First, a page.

King Edward then ordered Godwin to descend on Dover and punish the occupants. Godwin refused, being unwilling to attack his own people and blaming Eustace for the trouble. Godwin and Edward had already been at loggerheads over Edward's appointment of Frenchmen into high positions within England, such as that of Robert of Jumieges as Archbishop of Canterbury. Already accused of killing Edward's brother Alfred in 1035 to rule him out as successor to Canute, Robert of Jumieges now accused Godwin of plotting to kill Edward.
The whole episode led to a division in the people of the country. Earl Siward of Northumbria and Earl Leofric of Mercia, the other two great earls of the kingdom after Godwin, joined forces in support of Edward. Godwin's Wessex troops stationed themselves south of the Thames and Edward's troops, supported by the earls, were facing them on the north bank of the Thames. When Edward ordered his side to fight against Godwin they then refused to budge and likewise Godwin's men refused to attack the Englishmen facing them. It is the first sign in English history of the people over-ruling their king or government for the betterment of the state. Englishman refused to fight Englishman, 'democracy' had prevailed. Godwin and his sons, including the future king, Harold, were exiled, but it was short-lived.
Although disputed in some circles, it is at this point that we are informed by the Anglo Saxon Chronicle that Duke William visited Edward in England and Edward promised him the English crown after his death. William's claim came through kinship to Edward, being his first cousin once removed.
The Anglo Saxon Chronicle for 1052 informs:
Then soon Earl William came from beyond the sea with a great troop of French men and the king received him and as many of his companions as suited him and let him go again.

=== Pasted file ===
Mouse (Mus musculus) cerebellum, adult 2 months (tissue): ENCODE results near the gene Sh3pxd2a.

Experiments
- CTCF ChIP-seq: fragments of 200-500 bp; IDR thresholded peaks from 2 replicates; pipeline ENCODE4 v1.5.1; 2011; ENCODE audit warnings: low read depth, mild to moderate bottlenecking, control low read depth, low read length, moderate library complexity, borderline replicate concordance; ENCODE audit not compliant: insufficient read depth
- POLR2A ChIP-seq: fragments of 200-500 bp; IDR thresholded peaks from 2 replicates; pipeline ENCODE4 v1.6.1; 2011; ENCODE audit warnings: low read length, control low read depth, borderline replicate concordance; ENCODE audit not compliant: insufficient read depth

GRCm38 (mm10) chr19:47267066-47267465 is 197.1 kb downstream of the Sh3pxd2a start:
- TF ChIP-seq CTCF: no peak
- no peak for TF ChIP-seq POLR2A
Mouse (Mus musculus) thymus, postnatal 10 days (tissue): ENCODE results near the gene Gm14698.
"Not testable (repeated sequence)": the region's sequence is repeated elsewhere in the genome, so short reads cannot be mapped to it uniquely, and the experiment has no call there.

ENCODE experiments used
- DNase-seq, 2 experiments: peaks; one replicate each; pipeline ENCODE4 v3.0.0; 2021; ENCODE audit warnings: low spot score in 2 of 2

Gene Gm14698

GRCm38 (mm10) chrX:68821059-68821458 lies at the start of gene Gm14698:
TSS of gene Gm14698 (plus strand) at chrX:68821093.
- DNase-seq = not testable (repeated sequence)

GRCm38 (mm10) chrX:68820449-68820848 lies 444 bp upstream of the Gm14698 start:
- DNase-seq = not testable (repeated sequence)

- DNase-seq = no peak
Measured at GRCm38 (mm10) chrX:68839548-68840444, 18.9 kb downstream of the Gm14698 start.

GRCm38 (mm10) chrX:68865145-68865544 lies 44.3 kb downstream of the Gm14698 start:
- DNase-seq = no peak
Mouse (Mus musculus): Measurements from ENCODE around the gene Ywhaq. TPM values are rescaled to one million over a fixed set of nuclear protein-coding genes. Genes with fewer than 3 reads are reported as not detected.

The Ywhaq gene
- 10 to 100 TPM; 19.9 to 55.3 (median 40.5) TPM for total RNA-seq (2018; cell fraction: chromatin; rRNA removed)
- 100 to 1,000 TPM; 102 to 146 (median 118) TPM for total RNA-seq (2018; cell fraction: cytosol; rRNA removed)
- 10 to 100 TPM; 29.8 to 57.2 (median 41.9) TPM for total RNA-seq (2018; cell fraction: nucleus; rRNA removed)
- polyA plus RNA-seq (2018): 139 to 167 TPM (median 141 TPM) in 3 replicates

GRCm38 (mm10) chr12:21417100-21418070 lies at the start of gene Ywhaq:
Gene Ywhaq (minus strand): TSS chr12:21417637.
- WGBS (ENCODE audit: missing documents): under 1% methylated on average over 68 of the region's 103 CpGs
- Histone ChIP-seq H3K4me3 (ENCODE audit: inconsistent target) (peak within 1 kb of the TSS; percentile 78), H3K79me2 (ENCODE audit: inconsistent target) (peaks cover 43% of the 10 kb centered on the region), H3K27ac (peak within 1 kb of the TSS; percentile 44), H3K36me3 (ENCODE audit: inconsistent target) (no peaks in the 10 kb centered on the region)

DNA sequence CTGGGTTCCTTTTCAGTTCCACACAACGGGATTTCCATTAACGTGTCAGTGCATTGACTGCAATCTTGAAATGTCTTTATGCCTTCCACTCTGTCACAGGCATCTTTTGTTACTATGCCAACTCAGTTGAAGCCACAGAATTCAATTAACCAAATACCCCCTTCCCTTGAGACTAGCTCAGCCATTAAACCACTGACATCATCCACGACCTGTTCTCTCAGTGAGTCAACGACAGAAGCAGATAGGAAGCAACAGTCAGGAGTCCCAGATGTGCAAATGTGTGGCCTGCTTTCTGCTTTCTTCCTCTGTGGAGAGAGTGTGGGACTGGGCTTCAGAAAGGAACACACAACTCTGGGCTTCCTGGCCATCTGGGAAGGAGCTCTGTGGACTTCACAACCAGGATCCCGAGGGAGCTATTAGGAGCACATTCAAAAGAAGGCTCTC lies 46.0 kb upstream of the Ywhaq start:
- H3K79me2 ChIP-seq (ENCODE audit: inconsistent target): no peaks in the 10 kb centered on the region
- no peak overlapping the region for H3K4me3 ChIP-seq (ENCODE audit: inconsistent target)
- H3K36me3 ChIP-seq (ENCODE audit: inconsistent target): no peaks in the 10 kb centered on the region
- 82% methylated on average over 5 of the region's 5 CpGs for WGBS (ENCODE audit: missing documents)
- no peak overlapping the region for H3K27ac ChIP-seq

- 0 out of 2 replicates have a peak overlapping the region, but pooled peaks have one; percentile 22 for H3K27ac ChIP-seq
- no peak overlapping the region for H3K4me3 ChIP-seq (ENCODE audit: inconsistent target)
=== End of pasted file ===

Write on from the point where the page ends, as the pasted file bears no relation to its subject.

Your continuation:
If this event occurred Godwin would have only been too aware. He was exiled in Flanders residing close to Count Baldwin V the father of William's wife Matilda. William's actions would likely have been common knowledge at the Count's court and perhaps this is what precipitated Godwin's speedy return to England. Later that same year, 1052, he returned with a large force of men and no Englishmen came against them. The issue of succession quickly turned to the claimants of the Anglo-Saxon bloodline and Edward the Exile, who had been living in Hungary since the death of his father King Edmund Ironside in 1016, returned to England at the behest of Edward and was pronounced AEthling, meaning 'throneworthy', in August 1057.
By now Godwin was dead, having fallen ill at a banquet with Edward in April of 1053, quite possibly poisoned, and Harold had become Edward's viceroy. Within two days of Edward the Exile's return he was dead, most likely murdered on behalf of Harold and those who wished to see him ascend to the English throne. Nine years before the Battle of Hastings Harold and Duke William of Normandy were set on their path of conflict, but before that the pair were to meet in person.
In 1064, according to William of Poitiers and as depicted on the Bayeux Tapestry (above), King Edward sent Earl Harold to Normandy to meet Duke William to reassure him that he would become King of England upon Edward's passing. Harold and his retinue landed at Ponthieu and were taken hostage by Guy of Ponthieu before being delivered to William for a ransom. William played the diplomatic host at Rouen and Harold was treated to great hospitality. William then invited Harold on a campaign with him into Brittany against Duke Conan where Harold is said to have acquitted himself admirably as a soldier
It is then stated that Harold made an oath to William at Bonneville, some say this was opportunism on William's part, others a formality given Earl Harold's position in England and the nature of his diplomatic visit - most agree this event took place and it is embroidered on the Bayeux Tapestry. It was possibly this oath that gave William a psychological advantage over Harold at Hastings for in an age where people believed everything that happens, happens by God's will, William gained the backing of the Pope for his invasion and in effect, to the English, when William is purported to have been flying the papal banner at Hastings, this meant to them that they were not just facing a foreign foe but much more fearsome was that they were about to fight against their God, and William was determined that they as a people would pay for their sins.
Image: Harold visits William in Normandy and pledges an oath of fealty.